Geithner at G-20: Fiscal Cooperation Strongest Since WWII

Although this week's focus is on the global summit in England, Geithner still must contend with a series of domestic issues, such as claims that the administration had a double standard for the auto industry after Obama's auto task force asked General Motors' CEO Rick Wagoner to step down from his post.

Geithner Defends Govt.'s Management of TARP

"If you look at where the government has already acted, if you look at AIG, look at Fannie and Freddie, where we've had to do exceptional things, we've made sure that that comes with the kind of changes in management or the board necessary to make sure these banks, these financial institutions, emerge stronger," he said. "That's our basic test."

Another pending domestic battle is Obama's budget, which has been fiercely criticized by Republicans for spending, taxing and borrowing too much. But Geithner today defended the administration's proposals, such as its proposed overhaul of the health care system.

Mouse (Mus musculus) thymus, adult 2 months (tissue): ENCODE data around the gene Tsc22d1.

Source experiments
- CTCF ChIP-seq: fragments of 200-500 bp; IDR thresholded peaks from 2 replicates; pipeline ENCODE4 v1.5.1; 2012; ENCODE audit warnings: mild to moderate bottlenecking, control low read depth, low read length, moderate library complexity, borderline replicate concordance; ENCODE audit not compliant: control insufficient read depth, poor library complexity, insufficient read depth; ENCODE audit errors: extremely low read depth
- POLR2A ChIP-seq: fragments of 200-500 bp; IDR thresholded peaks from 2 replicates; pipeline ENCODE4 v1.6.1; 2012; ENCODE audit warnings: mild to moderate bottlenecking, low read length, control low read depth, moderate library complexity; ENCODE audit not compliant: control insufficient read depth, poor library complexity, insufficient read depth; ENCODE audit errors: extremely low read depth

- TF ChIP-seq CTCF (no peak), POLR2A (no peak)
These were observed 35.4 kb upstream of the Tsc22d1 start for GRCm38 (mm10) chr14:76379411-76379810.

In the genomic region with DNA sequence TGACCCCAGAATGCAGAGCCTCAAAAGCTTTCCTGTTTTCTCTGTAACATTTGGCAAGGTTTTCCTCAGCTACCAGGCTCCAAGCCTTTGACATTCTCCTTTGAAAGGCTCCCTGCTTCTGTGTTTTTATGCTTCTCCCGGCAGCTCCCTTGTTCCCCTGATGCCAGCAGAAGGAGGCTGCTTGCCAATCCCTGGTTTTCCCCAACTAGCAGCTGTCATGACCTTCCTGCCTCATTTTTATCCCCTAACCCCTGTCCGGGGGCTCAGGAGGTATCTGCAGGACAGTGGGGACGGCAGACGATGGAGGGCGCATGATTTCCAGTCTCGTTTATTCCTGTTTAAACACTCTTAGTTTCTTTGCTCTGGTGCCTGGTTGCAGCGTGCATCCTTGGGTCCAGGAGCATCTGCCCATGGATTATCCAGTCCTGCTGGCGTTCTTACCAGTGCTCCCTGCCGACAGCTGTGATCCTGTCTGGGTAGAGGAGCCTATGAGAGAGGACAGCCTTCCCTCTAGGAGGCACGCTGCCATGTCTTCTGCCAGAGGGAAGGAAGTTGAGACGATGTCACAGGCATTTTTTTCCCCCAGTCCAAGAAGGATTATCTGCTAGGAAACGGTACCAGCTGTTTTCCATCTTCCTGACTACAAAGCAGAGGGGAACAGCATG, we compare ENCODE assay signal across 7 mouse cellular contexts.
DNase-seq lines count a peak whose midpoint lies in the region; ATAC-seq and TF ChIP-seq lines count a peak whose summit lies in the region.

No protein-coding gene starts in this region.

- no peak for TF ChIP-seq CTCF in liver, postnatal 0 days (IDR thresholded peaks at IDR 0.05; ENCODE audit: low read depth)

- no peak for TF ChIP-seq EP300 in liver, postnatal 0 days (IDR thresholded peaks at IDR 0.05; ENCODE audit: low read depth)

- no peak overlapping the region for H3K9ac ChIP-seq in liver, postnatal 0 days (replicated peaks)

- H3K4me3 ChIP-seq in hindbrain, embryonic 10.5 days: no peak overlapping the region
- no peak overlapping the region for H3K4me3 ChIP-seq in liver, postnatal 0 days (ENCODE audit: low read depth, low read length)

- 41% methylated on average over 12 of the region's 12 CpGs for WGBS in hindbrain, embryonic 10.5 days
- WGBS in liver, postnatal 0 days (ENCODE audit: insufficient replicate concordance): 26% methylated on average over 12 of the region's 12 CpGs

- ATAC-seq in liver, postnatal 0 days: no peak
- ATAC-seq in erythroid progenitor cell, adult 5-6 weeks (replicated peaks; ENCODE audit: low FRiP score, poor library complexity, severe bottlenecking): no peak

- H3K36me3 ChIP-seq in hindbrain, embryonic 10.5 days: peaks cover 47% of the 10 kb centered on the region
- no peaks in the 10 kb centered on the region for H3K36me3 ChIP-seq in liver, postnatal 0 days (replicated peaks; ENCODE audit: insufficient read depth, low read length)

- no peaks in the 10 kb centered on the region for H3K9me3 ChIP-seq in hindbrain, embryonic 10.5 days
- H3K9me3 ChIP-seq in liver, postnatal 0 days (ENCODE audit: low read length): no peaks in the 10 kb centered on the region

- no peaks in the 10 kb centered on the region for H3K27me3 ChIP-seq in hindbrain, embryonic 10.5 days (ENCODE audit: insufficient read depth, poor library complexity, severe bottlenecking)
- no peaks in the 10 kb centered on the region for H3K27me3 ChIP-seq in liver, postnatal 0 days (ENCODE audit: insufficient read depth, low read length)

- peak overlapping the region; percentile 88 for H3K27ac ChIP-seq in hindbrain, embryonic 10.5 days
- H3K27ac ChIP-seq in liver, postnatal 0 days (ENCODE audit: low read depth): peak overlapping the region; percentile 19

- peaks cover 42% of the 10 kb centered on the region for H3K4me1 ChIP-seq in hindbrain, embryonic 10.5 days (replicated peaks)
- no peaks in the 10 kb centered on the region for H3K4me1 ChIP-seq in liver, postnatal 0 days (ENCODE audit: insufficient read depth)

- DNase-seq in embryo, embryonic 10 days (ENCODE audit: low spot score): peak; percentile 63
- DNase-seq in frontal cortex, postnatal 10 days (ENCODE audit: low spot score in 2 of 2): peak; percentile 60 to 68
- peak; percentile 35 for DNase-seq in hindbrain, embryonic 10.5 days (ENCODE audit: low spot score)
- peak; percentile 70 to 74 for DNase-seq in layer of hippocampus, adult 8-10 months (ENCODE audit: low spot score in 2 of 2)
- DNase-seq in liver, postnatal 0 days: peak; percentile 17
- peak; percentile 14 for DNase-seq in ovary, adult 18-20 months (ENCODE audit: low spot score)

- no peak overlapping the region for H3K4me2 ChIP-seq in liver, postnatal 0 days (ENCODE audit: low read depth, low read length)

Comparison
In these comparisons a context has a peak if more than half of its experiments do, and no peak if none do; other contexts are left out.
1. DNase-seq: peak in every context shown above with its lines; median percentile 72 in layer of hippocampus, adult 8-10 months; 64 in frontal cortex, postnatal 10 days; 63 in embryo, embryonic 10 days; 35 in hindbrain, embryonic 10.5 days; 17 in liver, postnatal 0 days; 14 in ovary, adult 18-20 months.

"Our basic responsibility and obligation, not just to Americans but to countries around the world, is to make sure we're not moving aggressively just to bring recovery back, but at the same time, we lay out a path so that we're ... going to move back to the point where we're living within our means of the country. Now, that's going to require some very hard choices," he warned.

"The president's budget laid out how we would make those choices. Congress is going to have to make those choices along with us," Geithner said.

On Tuesday, oversight officials testified before Congress that the Treasury Department had not done enough to increase the transparency and accountability of the Troubled Asset Relief Program, claims that Geithner rejected today.

"Unfair," he said bluntly. "We put in place very strong reforms to make sure there is much more transparency and accountability across all these programs."

The Treasury boss also reiterated that there was $135 billion remaining in the program after these watchdogs told Congress that the actual amount left was closer to $32 billion.

"The true number is roughly $135 billion. Now, that includes an estimate ... about what we might expect banks to repay over the next several quarters. So that number, we think it's a conservative estimate, but it does include a rough estimate of what money we expect to come back over this program."

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